You can make small choices for one of your senses that make a major difference in how long you live and your quality of life: keeping your hearing. 

International researchers recently published a study in The Lancet that shows one in three cases of dementia could be prevented by adopting a healthy lifestyle and being aware of some of the early warning signs – such as mid-life hearing loss – that you might not immediately associate with cognitive decline. For the 16 million people in the United States living with cognitive impairment, that means more than 5 million of them could have dodged the decline. 

One issue leading to major problems for many with hearing loss is they isolate themselves. But there is no need, as many hearing aid types are available, some invisible. 

One preventative step is to get your hearing tested. If it is lacking, get help and keep trying different hearing aids until you find a set that works for you. Then, stay involved with people – volunteer, reach out to friends and neighbors and continue your education – that’ll build cognitive reserve. Do that, and you may cut your chances of developing dementia by 30 percent. 

Talking about ears reminds me of something I see every day: ears clogged with wax. For an appropriate analogy to understand the importance of ear health, consider a basset hound. Its ears act like side brooms, sweeping up scents along the ground. That’s why bassets, along with their cousins, bloodhounds and coonhounds, are such champion sniffers. One problem, however, is because the dogs’ ears are so close to the ground, they need to be cleaned at least once a week, but never using a cotton swab or pointy objects. Soft cloths and soapy water will do.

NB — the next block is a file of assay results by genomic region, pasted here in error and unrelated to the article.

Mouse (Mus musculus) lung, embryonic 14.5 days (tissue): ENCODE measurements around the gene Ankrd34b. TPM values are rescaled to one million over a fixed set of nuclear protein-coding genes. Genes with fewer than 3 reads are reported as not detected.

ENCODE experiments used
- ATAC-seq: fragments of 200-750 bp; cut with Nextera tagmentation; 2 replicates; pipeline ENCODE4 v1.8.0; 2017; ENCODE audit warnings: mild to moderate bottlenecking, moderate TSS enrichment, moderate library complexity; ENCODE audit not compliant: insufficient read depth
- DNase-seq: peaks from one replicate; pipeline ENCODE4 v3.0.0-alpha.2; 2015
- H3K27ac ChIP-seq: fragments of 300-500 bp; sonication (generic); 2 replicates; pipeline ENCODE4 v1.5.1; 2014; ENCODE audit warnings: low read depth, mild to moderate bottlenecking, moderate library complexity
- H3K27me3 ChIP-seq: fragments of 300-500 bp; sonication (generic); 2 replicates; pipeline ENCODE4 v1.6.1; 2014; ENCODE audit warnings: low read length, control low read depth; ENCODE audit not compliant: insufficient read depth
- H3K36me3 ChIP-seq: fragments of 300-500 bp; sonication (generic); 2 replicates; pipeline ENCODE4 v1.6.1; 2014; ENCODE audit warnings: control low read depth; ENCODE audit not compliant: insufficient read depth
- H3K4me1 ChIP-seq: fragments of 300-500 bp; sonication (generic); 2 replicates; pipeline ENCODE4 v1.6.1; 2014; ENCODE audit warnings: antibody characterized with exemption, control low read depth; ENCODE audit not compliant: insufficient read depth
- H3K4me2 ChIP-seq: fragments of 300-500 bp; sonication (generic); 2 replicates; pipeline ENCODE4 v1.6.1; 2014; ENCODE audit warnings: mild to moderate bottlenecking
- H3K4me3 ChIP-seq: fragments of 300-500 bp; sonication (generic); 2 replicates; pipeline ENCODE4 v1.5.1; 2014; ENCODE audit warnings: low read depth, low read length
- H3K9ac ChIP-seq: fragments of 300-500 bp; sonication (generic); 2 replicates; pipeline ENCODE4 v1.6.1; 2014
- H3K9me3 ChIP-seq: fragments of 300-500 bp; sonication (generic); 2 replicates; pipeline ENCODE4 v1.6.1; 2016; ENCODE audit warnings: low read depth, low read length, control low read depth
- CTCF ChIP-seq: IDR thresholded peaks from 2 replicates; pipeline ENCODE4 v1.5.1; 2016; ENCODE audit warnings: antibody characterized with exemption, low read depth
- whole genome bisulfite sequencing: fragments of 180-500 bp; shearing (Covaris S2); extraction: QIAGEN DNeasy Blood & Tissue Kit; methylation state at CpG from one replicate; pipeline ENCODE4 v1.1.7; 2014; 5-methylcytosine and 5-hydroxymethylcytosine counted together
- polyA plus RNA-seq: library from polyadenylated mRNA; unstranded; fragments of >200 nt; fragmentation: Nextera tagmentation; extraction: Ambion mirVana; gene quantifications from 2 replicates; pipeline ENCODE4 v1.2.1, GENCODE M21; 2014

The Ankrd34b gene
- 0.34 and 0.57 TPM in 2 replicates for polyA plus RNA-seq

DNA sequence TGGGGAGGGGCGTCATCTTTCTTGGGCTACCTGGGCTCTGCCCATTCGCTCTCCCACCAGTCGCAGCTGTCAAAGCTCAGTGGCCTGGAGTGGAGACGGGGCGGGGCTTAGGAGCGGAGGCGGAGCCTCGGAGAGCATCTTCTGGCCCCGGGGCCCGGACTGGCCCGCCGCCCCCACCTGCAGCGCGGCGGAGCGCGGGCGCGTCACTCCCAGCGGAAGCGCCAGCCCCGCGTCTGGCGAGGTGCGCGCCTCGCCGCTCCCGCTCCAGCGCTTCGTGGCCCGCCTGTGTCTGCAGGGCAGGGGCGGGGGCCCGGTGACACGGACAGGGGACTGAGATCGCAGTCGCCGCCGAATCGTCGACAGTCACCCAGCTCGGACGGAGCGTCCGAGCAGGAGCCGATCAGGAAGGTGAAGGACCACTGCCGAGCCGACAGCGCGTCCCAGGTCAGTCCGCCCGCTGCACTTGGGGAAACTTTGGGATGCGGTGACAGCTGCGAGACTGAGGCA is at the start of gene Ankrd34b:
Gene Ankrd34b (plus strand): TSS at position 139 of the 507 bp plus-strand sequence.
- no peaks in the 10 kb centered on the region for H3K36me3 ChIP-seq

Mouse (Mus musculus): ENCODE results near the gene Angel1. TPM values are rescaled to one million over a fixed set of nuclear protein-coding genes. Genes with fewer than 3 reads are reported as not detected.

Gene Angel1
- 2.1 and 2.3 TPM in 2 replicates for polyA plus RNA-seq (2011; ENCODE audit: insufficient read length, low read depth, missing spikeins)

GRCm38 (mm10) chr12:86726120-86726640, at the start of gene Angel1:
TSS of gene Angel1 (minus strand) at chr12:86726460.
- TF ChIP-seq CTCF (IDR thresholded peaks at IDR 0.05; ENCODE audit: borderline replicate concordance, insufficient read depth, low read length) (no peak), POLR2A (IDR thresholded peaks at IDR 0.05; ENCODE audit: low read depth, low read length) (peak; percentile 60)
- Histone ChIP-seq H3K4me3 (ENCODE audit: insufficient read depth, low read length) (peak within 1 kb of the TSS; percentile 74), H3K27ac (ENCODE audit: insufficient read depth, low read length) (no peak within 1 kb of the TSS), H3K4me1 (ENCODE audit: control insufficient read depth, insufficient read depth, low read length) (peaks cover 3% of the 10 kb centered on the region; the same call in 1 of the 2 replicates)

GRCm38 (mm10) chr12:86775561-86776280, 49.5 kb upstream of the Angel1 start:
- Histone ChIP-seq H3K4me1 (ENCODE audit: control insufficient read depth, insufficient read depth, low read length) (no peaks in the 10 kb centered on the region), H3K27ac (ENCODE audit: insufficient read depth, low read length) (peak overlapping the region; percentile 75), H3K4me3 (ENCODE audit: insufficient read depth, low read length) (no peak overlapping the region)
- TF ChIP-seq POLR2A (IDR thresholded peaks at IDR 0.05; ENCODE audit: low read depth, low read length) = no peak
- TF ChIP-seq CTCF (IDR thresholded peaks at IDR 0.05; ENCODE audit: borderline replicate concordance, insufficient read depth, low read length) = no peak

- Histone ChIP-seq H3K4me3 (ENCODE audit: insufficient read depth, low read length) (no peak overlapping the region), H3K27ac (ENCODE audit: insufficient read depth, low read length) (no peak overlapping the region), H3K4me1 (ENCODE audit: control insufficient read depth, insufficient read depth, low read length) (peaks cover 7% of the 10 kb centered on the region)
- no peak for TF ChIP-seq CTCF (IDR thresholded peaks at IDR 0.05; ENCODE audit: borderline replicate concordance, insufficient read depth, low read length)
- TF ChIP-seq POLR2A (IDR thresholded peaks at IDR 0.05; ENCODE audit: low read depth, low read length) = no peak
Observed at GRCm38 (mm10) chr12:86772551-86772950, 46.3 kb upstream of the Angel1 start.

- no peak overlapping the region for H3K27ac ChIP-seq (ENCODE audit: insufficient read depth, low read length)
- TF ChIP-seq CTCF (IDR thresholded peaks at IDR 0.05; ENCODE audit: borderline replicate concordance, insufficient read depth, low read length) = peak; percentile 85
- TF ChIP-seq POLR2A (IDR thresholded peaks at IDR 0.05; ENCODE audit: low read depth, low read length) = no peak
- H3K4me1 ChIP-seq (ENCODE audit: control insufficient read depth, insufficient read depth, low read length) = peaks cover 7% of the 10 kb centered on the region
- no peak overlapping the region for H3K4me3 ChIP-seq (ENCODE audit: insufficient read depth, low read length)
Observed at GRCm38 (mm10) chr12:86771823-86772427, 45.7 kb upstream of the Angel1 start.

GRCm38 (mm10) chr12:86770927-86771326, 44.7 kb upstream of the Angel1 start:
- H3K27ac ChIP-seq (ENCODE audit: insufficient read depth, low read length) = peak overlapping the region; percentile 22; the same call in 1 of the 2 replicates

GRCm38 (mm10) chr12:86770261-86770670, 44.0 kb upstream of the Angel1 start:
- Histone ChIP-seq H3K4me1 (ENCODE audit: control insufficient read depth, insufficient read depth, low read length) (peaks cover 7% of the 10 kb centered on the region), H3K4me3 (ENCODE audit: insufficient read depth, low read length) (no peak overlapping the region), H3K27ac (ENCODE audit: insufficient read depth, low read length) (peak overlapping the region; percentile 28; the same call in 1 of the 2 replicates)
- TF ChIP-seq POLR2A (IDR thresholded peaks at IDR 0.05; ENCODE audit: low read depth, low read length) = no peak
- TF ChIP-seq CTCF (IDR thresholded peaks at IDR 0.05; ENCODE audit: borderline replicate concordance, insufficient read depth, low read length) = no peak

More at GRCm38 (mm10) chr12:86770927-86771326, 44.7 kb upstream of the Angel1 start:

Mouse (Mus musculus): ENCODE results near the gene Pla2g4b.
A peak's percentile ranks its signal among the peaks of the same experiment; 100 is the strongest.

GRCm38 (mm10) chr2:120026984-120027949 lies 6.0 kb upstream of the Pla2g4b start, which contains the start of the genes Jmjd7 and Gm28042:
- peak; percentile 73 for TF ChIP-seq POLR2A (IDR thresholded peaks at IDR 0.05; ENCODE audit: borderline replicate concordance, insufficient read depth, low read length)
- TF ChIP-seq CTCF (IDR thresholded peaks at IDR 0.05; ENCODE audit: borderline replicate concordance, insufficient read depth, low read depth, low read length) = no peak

Treat yours and your kids’ ears like a hound dog’s and teach the kids how to treat their own ears too. According to The Ohio State University researchers, every day an average of 34 children under 18 are treated in U.S. hospital emergency departments for ear injuries related to use of cotton tipped swabs. Around 77 percent occur when a child is using a cotton-tipped applicator. 

The most common injuries are pushing ear wax further into the ear so it becomes impacted and damages the ear drum – which can cause hearing loss. 

True, occasionally ear wax does become too much of a good thing, making it hard to hear or feeling uncomfortable. Then, you need to see your doctor to get it safely flushed out. To hear about the right way to clean your ears, Google “the right way to clean your ears Dr. Oz Show.” 

So don’t disrespect your ears. Keep the maximum level on earphones and other devices below the two-thirds maximum point, too. You’ll live smarter and longer. 


Dr. Michael Roizen writes about wellness for the Cleveland Jewish News. He is chief wellness officer and chair of the Wellness Institute at Cleveland Clinic. Follow him in Twitter @DrMikeRoizen.‏

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